Wrapping Up 2021

7 minutes

2021 was not too kind to me. I discovered that I not only have OCD but OCPD, a personality disorder. If you’ve ever had a conversation with me where I just couldn’t let something go because it was wrong or incorrect and it bothered me, now you know why. I have, for better or worse, extremely high standards for everything around me (and even higher standards for myself) to the point that when something fails to meet my expectations I not only lose faith in the people I work with, but in the very systems I am expected to simply trust and use on a day to day basis.

In fact it causes me extreme distress and in some cases physical pain to have to deal with things that are less effecient because someone just didn’t give a damn. I’m saying this now so that the following post makes more sense. Why I’m so burned out on so many things, and why I just cannot bring myself to care about so many things anymore without putting my health at risk.

This year continued with folks I’ve known for years just dropping out of contact. Calls unanswered, messages unread, numbers disconnected, emails unanswered. Social media unupdated for months. Sometimes I would find out if they had died from COVID. Some people are still “missing” with no way for me to get in touch with them.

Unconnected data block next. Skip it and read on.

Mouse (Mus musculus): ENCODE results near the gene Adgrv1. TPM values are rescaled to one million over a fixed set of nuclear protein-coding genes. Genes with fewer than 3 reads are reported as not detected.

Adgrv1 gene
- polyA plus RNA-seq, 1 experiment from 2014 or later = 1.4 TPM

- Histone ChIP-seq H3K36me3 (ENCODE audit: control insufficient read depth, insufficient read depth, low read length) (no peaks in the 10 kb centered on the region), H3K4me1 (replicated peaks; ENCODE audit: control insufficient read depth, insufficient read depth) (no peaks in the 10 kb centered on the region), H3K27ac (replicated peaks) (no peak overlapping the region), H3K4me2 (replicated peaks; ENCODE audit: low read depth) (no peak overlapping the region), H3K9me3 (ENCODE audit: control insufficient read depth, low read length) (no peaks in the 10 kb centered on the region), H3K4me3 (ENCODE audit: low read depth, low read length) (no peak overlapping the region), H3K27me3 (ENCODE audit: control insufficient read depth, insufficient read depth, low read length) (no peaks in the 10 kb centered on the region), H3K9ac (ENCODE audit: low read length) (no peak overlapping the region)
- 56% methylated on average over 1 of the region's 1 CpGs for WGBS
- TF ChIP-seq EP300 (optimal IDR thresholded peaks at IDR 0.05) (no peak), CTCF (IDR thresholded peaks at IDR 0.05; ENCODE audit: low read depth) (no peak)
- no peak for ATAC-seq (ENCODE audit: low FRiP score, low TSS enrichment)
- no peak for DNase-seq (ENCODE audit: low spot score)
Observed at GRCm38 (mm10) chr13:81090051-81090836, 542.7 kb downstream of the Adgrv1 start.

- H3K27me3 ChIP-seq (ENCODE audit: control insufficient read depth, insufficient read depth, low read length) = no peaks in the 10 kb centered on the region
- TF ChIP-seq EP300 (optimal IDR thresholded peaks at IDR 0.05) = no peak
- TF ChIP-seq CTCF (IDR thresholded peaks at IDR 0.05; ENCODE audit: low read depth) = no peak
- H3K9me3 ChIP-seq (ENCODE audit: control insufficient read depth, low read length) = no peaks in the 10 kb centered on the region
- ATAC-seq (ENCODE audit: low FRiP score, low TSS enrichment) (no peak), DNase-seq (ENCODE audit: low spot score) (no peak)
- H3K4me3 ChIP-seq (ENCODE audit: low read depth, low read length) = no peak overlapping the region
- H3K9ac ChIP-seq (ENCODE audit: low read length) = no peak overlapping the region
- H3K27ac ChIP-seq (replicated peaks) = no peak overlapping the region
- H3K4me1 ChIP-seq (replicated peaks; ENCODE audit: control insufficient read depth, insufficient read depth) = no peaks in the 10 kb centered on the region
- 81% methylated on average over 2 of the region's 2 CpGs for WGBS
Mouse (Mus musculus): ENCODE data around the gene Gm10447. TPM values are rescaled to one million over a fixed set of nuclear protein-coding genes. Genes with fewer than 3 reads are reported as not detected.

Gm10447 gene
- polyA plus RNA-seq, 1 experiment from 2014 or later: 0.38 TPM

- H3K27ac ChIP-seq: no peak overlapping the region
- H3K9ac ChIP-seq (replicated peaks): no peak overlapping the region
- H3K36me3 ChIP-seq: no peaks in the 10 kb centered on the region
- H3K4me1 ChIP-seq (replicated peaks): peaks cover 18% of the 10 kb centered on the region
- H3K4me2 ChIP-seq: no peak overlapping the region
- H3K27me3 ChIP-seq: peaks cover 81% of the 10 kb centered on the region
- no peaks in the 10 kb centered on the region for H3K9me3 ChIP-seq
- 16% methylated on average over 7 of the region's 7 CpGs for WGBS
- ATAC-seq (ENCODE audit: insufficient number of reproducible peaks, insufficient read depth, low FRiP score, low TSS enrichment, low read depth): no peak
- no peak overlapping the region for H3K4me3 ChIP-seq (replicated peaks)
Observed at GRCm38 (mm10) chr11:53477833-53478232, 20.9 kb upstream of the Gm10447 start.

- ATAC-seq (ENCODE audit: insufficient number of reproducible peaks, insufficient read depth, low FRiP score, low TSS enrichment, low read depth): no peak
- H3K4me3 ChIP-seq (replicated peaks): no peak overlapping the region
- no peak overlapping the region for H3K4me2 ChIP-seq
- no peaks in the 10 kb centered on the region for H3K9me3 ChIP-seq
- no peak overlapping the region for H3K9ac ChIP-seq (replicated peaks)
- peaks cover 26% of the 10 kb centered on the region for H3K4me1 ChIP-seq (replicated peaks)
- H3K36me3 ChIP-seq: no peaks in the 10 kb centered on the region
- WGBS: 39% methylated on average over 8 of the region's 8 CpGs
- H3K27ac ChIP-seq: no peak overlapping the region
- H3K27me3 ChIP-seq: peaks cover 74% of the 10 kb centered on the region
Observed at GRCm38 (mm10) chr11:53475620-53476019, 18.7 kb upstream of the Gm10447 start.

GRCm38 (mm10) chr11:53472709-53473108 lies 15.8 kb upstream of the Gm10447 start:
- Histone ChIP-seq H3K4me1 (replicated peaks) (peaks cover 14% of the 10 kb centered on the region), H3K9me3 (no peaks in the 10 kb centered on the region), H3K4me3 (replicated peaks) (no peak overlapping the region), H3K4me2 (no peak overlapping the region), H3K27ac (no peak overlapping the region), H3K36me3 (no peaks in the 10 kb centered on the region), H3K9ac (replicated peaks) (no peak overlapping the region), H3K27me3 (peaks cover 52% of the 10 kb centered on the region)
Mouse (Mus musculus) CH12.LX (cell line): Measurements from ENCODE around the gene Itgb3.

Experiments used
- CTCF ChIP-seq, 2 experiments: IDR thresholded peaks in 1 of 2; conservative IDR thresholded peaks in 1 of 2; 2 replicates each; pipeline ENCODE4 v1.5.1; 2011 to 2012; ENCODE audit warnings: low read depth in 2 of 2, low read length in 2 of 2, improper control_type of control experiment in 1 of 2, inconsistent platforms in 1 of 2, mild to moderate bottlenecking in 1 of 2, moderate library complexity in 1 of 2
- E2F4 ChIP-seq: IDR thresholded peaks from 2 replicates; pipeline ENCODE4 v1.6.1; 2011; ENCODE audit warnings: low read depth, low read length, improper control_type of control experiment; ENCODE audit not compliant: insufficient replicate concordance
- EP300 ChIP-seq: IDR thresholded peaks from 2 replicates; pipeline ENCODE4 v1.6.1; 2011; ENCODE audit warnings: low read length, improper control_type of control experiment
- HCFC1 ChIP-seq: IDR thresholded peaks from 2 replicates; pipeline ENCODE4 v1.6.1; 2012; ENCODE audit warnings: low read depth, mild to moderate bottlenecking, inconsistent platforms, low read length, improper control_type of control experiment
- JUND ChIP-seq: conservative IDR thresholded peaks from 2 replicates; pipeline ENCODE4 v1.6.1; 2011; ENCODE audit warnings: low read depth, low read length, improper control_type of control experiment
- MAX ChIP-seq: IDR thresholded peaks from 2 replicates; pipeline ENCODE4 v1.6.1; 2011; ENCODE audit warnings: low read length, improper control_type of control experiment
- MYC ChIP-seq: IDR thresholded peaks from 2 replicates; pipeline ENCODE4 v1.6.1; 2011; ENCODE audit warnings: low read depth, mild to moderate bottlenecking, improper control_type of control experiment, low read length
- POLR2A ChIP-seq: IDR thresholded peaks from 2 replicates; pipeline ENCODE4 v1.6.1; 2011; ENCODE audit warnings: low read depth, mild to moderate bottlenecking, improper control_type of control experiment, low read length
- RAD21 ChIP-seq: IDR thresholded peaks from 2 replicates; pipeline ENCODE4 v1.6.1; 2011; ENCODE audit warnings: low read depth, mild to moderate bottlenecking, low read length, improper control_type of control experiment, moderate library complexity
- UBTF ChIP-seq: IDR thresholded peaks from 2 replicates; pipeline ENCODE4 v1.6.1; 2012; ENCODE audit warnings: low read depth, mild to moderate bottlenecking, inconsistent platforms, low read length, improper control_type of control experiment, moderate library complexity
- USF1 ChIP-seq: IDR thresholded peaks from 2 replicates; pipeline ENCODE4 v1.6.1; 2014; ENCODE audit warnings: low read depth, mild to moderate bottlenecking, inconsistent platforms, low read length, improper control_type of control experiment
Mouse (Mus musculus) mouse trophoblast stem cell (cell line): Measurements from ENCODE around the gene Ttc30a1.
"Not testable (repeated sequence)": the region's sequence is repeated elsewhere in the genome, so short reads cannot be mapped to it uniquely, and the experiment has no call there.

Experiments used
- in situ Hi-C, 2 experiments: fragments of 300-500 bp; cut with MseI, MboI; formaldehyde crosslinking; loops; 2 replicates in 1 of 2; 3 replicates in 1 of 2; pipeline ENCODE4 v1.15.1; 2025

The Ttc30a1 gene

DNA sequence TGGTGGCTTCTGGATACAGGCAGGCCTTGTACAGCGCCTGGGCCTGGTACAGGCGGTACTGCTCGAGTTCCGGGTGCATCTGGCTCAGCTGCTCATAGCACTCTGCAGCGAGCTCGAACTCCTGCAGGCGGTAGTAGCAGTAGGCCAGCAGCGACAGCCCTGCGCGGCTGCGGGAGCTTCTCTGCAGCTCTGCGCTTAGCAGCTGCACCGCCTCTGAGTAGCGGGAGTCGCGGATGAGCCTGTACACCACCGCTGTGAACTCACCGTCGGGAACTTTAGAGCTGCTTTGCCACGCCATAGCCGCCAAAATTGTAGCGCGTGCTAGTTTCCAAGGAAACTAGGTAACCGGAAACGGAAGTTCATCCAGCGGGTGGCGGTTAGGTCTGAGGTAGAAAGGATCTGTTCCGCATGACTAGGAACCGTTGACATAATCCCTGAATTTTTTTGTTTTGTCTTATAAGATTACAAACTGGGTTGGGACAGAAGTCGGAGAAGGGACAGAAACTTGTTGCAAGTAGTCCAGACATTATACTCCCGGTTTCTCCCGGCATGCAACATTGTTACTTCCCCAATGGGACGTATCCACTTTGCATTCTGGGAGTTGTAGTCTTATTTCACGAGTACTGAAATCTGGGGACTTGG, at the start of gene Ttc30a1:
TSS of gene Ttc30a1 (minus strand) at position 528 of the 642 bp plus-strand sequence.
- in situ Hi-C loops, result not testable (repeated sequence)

I also caught COVID two weeks before the year ended, and one week before I was due for my booster shot. I had one new years resolution this year and it was to not catch COVID. Like most things I tried to do this year, I failed.

Leaving C++

Despite starting the year off unemployed (I was let go from Netlify in 2020 shortly before Christmas), I’m now doing DevOps for a cancer research company. Despite using golang, working with the absolute impenetrable monster that is kubernetes (I refuse to believe anyone actually understands this tool), taking on a helpdesk like on-call experience for one week at a time tending to configuration files over code, and not touching C++ at all, I feel more rewarded in my work than I ever did writing any amount of C++ in my entire life.